Remember what a slow news day looks like? It's hard to believe, but one April day in 1930, the BBC reported, "There is no news." Then the broadcaster just played piano music for 15 minutes. Not these days. There's endless stories, scandals, emergencies, tragedies, and debates. August slows down at work, so shouldn't the markets be quiet?
Actually, no. August often brings volatility, which brings questions and sparks conversation. This week, I spoke with traders, researchers, publishers, and money managers. I had a lot of conversations about the market. The picture I emerged with is this: despite the ugly price action, U.S. stocks are the best place to be. Let's go over why and what happened.
The reversal: Heavy selling dropped the S&P 500 2.98% Monday – this was after a sloppy streak of five down-days the week prior. Monday saw 18:1 big money sells vs. buys. That's huge. Tuesday looked like relief, but under the surface, we saw 4:1 sells vs. buys – the selling wasn't over. Wednesday's positive price action still saw 2:1 sells vs. buys. But Thursday showed that buyers were back, and the selling was likely over – for now. Big buyers outnumbered sellers 5:1. Finally, things looked even on Friday, with volumes calming down significantly.
When the dust settled, one thing was clear: investors want out of energy. If you look below, the Mapsignals table indicates the sectors in which buying and selling were concentrated. Unsurprisingly, traders bought real estate for its higher yields as rates headed lower. The 10-year Treasury yield fell to nearly 1.61% intraday Wednesday. More on that in a moment, but look at the yellow numbers on the right – 10 out of 11 sectors got sold heavily; that is, more than 25% of the universe logged big money sell signals.
But one should jump out: energy. Last week saw 131 sell signals in a sector universe of 87 institutionally tradable stocks. That's also huge.
This explains part of why financials got whacked. As energy stocks (specifically oil and gas) feel the pinch, profitability comes into question. If energy companies start going bust and are levered with debt, lenders will be on the hook: financials. We saw a similar scenario play out in August 2014: oil prices tumbled and led to massive pressure on oil and gas stocks, which in turn pressured financials.
As rates collapse, that also pressures financial stocks. Lenders make money on interest. If rates drop, margins shrink. And rates are in a global crunch. Currently, 19 countries have negative yields somewhere on their bond yield curve. Only one is not an EU country: Japan.
Remember me blaming the high-frequency (HF) and algorithmic traders when market storms whipped up in the past? They amplify volatility with low liquidity. August is a perfect storm. Traders go on vacation, while less volume trades. Cue the HF-traders to test shorting stocks on bad news days. When tariffs get announced – watch out!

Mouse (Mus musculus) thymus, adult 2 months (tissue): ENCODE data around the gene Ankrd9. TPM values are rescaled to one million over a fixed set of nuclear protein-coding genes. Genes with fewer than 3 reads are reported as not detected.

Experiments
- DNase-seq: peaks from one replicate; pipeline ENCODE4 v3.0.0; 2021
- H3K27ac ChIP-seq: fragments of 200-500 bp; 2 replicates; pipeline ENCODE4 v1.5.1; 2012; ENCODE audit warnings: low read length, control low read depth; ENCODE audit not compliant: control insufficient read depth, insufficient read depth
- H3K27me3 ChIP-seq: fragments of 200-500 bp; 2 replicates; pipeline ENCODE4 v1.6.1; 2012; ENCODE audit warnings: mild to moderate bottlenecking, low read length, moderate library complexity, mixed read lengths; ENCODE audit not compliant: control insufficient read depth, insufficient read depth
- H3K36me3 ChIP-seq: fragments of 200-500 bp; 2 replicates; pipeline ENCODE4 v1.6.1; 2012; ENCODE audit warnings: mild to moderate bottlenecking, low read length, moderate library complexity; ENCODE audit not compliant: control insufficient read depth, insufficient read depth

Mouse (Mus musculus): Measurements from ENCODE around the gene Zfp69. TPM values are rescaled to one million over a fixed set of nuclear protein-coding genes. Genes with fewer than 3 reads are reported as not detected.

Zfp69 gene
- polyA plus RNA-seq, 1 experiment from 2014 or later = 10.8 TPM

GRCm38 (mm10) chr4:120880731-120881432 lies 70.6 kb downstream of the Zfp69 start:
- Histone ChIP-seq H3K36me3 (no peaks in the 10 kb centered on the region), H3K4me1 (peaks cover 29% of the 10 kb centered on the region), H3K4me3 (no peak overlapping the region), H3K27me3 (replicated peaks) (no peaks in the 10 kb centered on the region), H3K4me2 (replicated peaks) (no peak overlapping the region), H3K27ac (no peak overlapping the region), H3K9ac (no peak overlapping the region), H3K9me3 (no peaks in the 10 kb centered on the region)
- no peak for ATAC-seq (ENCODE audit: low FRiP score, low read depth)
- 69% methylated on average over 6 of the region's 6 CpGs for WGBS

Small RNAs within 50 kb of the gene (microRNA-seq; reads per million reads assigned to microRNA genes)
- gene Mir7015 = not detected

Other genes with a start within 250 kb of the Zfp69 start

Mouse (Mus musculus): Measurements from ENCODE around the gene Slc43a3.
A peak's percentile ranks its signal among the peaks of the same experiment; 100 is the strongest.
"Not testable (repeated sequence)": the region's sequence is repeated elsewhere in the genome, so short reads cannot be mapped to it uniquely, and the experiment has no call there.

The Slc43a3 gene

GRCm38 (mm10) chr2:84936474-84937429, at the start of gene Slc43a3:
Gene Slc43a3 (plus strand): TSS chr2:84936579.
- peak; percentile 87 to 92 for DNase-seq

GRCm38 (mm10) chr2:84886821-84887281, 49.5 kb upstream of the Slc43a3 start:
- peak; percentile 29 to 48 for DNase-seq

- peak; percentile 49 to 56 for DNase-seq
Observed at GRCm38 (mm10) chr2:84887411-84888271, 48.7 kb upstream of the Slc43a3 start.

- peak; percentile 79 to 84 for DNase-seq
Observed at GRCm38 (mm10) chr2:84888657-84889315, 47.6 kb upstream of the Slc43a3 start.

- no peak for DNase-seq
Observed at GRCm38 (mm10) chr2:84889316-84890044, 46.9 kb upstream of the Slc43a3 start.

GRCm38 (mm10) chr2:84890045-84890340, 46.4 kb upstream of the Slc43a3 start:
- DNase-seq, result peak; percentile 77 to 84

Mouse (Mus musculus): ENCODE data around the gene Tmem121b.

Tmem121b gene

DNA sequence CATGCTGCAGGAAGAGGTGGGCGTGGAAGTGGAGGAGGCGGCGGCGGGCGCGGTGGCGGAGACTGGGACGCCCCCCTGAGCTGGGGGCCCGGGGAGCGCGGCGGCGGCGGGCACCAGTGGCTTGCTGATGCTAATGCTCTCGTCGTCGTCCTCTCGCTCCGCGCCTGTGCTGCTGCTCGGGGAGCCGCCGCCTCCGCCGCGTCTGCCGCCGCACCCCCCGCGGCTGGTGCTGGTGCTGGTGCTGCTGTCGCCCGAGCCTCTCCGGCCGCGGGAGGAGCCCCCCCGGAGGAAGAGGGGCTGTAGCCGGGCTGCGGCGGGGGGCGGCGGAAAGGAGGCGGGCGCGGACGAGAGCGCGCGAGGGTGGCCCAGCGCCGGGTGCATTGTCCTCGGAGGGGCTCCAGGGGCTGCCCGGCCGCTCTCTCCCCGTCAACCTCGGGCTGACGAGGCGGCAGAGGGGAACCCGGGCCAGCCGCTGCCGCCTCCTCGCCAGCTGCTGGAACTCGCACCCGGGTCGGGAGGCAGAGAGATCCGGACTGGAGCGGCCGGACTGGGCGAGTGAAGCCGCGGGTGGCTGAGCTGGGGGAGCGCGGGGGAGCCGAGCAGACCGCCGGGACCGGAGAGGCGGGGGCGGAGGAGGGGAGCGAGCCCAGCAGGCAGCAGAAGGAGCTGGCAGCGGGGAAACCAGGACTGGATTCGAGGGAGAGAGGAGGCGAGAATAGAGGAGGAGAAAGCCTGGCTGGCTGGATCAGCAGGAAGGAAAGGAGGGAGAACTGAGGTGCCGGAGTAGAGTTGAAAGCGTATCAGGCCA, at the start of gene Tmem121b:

You can see it too in earnings volatility. It would be interesting to compare second quarter earnings volatility to the rest of the year. I am watching unusual downside moves when a company misses expectations or guides lower. I believe it's another case of the mice playing while the cats are off to the Hamptons.
And if you're looking for news as a market guide, be careful. Last week, China announced that it would halt buying U.S. agricultural products, and the media played up the peril of U.S. farmers. As Louis Navellier pointed out to me, the market didn't buy it. China is the largest consumer of soybean products, and how did soybean futures respond? They rallied 3%!
You're probably wondering: "where’s the good news?" After all, I did tell you I'm bullish on stocks.
First, there's earnings. For the second quarter of 2019, 90% of the S&P 500 companies have reported results, and 75% beat earnings expectations – above the five-year average. Of the health care companies that have reported, 97% beat earnings. Ironically, the energy sector has the biggest aggregate earnings surprise. Meanwhile, 57% of reporting S&P 500 companies beat sales estimates.
The blended earnings decline is 0.7%. That may sound bad, but don't forget that earnings had grown at a monstrous rate since the Trump administration introduced drastic tax cuts. Companies felt an immediate impact to their bottom lines. So, seeing a small trail-off is to be expected. In fact, I'd argue that the lack of a larger slide is a sign of strength.
FactSet said that more than 40% of companies cited tariffs on earnings calls in the second quarter vs. the first quarter, led by industrials. While that may seem bad, it's still well below the same time a year ago: 23% lower. So, tariffs are less concerning now to corporate America than they were last year. Mentions of "tariffs" had dropped for three straight quarters until second quarter of 2019. Now, concerns may be creeping back.
Look: sales and earnings are strong, while global rates are very weak. Again, you earn way more money in your pocket collecting dividends holding the S&P 500 than you do earning interest on government bonds.
Navigating markets can be like a high-wire walk: stay focused and don't get sidetracked. Nik Wallenda has 11 Guinness records on the high wire. He said: "I've trained all my life not to be distracted by distractions."
The Bottom Line
We (Mapsignals) continue to be bullish on U.S. equities in the long term, and we see any pullback as a buying opportunity. Overheated markets can offer sales on stocks if an investor is patient.
Disclosure: The author holds no positions in any stocks mentioned at the time of publication.